Eurozone Re-Examined

| January 30, 2012

As European leaders meet in Davos this week, I have some advice for them and for policy makers and analysts. The current debt crisis in Europe has no fiscal solution. This is because at its root, it is not merely a fiscal problem.

Imagine if Alexis De Tocqueville were alive today and traveled southbound in the Eurozone from Germany, through Austria, then France, Spain, Portugal, Italy, and Greece: he would notice sharp economic-cultural differences (if the two can be separated), in some ways similar to what he witnessed as he traversed the then young American republic across the pond.

Policy makers operate under a misplaced faith: the fiscal can precede the cultural. Long ago, it was asked at the birth of the Euro how Brussels could enforce its fiscal vision when a member country of the Eurozone violates a criterion of membership such as keeping debt under certain percentage of its GDP.  No effective answer was given.

Ask a Greek or Spaniard to identify himself, and he is more likely to describe himself as Greek or Spanish rather than European – the cultural-political integration has to precede the fiscal. Inside the halls of Brussels, the bickering EU parliament technocrats do more than bicker, they see themselves as Greeks or Germans. I dare say their differences are more pronounced than those between a Massachusetts liberal and an Evangelical Dixie.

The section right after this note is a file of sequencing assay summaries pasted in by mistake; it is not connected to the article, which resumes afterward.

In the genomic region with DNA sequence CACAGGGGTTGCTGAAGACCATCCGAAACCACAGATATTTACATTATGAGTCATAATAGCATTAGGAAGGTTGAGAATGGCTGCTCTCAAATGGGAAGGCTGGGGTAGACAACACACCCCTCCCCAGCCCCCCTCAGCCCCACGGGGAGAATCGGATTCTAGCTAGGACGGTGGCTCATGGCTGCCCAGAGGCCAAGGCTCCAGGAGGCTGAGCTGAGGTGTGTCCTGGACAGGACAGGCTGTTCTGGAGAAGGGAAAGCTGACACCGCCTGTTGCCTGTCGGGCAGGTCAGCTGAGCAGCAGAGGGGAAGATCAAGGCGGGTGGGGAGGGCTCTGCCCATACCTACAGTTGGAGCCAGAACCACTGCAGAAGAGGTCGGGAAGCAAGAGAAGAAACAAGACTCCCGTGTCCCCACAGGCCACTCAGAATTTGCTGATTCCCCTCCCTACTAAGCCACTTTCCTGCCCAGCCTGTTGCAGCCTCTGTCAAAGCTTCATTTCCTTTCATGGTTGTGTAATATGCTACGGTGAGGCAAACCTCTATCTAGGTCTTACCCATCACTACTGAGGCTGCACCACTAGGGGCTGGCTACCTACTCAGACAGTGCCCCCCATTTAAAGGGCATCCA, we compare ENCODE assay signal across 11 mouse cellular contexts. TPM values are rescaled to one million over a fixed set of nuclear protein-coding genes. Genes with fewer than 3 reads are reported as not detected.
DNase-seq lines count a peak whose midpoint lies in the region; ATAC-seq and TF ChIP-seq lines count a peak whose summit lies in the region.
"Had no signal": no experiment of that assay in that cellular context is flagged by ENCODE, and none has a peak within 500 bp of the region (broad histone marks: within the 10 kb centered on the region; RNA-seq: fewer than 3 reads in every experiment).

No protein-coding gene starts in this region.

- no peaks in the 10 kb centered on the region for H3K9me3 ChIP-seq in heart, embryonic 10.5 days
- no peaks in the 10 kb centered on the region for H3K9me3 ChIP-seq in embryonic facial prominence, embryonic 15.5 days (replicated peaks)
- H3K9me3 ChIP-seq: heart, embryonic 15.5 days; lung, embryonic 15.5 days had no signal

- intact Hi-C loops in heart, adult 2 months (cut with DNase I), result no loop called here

For this problem to be solved, a cultural-political integration must take place – a true United States of Europe has be born that shares more cultural similarities than differences. Then perhaps a resident of Athens would support a CDU member running for the office of the president of EU the same way a Californian libertarian would support a Mormon ex-governor of Massachusetts.

An anthropologist declared the reason for the death of Esperanto to be that it is born in a linguistic vacuum with no cultural matrix for support – a language is more than a collection of words and phonetics so that people can understand each other, it has evolved throughout a complex history, inseparable from economics, culture, and other factors. Today, we are looking at the same phenomenon, only instead of a language it is a currency this time.

It took the Civil War for North and the South to be kept together.  Before the war, most Americans did not identify himself as Americans. The idea of a United States of America began to seep into the cultural psyche of America through that war and of course the war before that one – the Revolutionary War, and WWI, WWII.  What is it going to take for Europe?